Extended Family Photography is one of those things that can be so difficult because you are photographing so many people, but it is so rewarding in the end. I have shot several extended families, and each time I stress about it ahead of time. The thought of photographing 15 or 20 people sounds so intimidating! But in reality, it’s lots of fun. I feel like everyone is a little more relaxed with each other because they have their whole family around. I find it easier to get candid photos of family members interacting than if it were a small family. Because there are so many people, there is so much going on but that is really a good thing. I find I get the most genuine smiles and personalities when everyone is just talking and laughing with each other. I keep telling myself to not stress about it because it always turns out wonderful. So, here are my tips to remember when photographing an extended family.
- Don’t try to pose people. It’s one thing if there are only 4 people in your shot and the family wants a posed photo. With extended families, a posed photo seems so unnatural. When I am photographing the entire bunch together, I have them all stand together but ignore me completely. Just talk with each other and I will keep clicking away.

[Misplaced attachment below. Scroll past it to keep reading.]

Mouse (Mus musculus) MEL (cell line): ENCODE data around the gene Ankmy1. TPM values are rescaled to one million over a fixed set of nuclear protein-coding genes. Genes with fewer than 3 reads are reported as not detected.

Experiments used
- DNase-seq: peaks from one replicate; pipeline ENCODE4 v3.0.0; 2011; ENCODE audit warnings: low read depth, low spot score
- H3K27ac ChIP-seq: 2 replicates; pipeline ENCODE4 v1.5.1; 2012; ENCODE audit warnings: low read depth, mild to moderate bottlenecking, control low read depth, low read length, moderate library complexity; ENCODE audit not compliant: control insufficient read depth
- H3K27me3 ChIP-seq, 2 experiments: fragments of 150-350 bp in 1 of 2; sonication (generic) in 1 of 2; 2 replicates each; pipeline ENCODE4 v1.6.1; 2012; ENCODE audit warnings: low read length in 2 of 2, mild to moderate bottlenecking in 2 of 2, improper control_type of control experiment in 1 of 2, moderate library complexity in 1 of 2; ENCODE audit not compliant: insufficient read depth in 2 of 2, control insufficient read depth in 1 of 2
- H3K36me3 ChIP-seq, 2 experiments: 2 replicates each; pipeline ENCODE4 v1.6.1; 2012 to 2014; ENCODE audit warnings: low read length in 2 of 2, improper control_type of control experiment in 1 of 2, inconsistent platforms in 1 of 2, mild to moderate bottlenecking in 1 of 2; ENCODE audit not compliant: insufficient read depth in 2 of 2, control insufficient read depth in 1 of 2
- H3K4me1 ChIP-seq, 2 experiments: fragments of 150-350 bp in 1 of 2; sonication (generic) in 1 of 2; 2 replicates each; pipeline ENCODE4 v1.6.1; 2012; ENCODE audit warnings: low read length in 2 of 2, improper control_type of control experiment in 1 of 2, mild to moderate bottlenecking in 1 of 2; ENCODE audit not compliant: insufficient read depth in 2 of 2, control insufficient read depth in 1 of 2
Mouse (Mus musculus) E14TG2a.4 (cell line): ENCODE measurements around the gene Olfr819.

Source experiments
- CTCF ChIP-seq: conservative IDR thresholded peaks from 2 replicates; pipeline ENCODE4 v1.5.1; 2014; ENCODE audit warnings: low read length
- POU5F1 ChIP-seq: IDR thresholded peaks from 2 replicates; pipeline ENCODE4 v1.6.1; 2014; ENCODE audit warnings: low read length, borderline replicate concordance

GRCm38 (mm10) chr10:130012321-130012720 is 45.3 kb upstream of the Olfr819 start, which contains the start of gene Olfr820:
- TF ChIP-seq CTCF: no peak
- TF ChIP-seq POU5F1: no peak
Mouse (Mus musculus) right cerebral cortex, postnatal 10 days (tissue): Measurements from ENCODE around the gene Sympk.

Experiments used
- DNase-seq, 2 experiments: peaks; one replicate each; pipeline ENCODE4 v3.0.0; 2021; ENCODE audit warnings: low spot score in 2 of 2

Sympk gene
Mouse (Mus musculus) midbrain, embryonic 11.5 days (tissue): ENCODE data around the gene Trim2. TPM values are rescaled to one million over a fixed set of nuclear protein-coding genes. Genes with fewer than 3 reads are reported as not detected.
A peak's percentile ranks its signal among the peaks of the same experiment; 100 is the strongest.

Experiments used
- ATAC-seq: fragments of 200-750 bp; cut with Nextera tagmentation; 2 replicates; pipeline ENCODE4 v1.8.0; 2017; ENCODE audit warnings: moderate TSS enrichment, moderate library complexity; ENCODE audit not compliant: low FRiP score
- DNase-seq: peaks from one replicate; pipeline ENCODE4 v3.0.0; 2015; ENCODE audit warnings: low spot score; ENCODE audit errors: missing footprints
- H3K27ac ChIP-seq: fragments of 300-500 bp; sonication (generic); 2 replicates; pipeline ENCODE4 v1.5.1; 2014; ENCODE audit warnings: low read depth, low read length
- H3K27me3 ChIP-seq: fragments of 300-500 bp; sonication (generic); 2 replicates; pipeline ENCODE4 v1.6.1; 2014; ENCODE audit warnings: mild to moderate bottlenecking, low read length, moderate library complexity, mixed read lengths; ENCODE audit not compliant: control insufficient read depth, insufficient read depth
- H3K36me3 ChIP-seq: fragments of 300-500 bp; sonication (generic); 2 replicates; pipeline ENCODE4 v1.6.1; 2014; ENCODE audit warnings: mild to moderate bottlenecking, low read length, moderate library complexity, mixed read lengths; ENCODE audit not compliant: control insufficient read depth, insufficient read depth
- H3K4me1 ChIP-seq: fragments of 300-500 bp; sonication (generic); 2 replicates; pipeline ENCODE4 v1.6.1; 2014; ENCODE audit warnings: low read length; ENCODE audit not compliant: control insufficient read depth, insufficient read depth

- Focus on the little ones. The youngest kids in the family are typically the center of the group, but can also be the hardest to photograph. If everyone gives their attention to the babies/toddlers, then they are happier in the photos.
- If grandparents are involved, make sure to center the family around them. They are the reason everyone else in that family exists so give the grandparents all the love. One of my favorite shots is having the grandparents stand in the foreground while the rest of the family is in the background.
- Just go with the flow. Extended Family Photography is not always easy to control. Some people show up late, some don’t quite get along with their siblings, and some just don’t right don’t want to be there. Go with it. This is what I tell every one of my family clients: this session is telling a story and capturing this moment in time.